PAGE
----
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Learning with technology as coordinated sociomaterialpractice: digital literacies asa site of praxiological study         ...
What’s the problem?• Educational technology has theorised  “education” (a little) and “learning” (more), but  not really t...
What theorisation we do have is a bit odd• Technology as a way for designers to  control users• An instrumental orientatio...
There are alternatives (even within Ed                                     Tech )• A focus on things like affordance  (tec...
Praxiology and the body multiple• One response to Tara Fenwick’s call for  “engaging with difference: multiple worlds”• Ho...
Another praxis has been introduced,another approach taken: that of practice.The latter encompasses molecules andmoney, cel...
An example: different bodies?• How can a gynaecological simulation, shown by  US research to be valid, be seen as lacking ...
Atherosclerosis• Mol’s ethnographic study of  atherosclerosis in a Dutch hospitalThis is the plot of my philosophical tale...
(Non-)Digital literacies as networked                                       learningAlmost all of our interactions with ot...
The project• ‘Digital literacies as a postgraduate  attribute’  – Lesley Gourlay, Jude Fransman, Martin    Oliver, Gwyneth...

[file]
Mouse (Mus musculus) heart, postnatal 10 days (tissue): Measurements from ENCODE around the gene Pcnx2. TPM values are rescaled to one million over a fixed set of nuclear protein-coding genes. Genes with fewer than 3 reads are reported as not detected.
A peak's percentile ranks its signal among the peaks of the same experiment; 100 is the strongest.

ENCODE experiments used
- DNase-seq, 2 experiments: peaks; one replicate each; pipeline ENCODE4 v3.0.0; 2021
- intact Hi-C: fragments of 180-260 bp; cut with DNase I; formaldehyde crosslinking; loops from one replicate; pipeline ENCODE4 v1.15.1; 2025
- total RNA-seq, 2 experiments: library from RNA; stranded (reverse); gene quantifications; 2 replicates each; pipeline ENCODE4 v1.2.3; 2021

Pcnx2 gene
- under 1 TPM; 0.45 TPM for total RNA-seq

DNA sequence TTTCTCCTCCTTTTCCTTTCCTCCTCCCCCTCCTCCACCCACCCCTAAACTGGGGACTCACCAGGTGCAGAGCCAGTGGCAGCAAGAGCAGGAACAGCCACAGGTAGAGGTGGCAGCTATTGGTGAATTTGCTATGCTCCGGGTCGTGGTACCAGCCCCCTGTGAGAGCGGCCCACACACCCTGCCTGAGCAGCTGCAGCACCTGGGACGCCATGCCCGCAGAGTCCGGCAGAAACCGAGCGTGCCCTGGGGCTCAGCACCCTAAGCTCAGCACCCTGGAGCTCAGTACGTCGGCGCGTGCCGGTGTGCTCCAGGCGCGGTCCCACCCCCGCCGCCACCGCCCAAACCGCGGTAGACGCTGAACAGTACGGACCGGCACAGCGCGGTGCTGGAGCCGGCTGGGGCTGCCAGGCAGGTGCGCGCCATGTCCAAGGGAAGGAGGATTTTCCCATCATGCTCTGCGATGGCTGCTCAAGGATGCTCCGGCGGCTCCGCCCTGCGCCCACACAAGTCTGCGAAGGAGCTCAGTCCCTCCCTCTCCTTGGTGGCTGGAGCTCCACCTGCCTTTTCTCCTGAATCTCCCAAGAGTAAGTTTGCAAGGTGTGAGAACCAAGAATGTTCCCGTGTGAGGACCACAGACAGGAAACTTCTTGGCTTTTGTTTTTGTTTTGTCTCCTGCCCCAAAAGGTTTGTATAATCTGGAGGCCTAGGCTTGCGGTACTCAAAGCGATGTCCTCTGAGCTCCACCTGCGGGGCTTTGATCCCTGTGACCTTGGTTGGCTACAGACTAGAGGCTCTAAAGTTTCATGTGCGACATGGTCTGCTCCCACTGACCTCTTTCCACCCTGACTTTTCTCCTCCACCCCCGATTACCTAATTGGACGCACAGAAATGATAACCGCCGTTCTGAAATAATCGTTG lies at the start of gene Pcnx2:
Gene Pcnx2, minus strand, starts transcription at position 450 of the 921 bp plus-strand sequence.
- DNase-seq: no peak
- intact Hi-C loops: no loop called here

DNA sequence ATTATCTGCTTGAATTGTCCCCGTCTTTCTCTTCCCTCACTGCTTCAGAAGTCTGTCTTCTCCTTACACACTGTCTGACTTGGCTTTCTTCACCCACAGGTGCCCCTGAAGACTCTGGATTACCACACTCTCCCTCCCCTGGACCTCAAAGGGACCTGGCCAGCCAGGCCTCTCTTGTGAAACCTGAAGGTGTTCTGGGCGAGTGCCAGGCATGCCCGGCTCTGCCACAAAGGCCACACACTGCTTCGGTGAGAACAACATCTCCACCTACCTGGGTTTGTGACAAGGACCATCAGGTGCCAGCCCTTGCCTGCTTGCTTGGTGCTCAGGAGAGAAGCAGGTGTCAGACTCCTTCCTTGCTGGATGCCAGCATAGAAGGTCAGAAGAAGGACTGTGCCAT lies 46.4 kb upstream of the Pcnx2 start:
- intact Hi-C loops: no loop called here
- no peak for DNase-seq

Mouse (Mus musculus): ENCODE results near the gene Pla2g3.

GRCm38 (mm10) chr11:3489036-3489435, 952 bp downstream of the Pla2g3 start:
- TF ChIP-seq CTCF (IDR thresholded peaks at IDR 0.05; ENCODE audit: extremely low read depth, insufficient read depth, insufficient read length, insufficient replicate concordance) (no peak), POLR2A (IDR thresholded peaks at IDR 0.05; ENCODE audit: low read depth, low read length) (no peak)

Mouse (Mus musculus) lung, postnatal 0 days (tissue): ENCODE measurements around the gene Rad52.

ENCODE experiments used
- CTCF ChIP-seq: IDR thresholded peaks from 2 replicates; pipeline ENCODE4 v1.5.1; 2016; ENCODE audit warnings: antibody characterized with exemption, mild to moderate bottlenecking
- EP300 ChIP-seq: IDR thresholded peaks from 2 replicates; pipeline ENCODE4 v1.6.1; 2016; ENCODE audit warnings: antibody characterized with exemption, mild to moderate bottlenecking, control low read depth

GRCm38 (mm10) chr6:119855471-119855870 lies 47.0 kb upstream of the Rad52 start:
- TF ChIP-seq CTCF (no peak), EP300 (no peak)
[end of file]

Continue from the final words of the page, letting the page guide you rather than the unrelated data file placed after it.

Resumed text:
A(nother) politics of networked learningI think that we need to go back to the descriptive and thinkagain about what it ac...
A reflexive moment• Patton: intended use by intended users,  because telling participants is nice but  changes nothing  – ...
As illustrationI don’t feel part of the institution, particularly if I’m thinkingthat I’m going to see the test, for examp...
Coming up next…• “Towards an ontology of networked  learning” (Steve Walker & Linda Creanor)• Directly addressing the prob...
Ontology and reflexivity• Taking a markedly different position on  reality• Bracketing off how we come to know  about real...
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Learning with technology as coordinated sociomaterial practice: digital literacies as a site of praxiological study

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While considerable attention has been given to the concept of learning – what it is, how we might know it when we see it, and how to intervene in it – by contrast, technology remains under-theorised. While theoretical approaches that have developed accounts of the relationship between technology and human action, few of these are well represented within educational technology or networked learning. This paucity of theorisation has resulted in simplistic accounts of the role of technology in various kinds of learning, usually involving some kind of causal or determining mechanism. Such accounts are vulnerable to critique (e.g. Friesen, 2009), but nonetheless remain prevalent.
In this paper, I will recap some of the problems with this position, and then consider alternatives that address issues around agency and the role of the social. Specifically, drawing on Mol’s concept of praxiology, developed in the context of work on the constitution of diseases in medical practice, I will explore alternative ways in which educational uses of technology can be understood. This value of this will be illustrated through the design of a study of digital literacies. Some implications of this include for researchers – including concerns about reflexivity – will then be drawn out.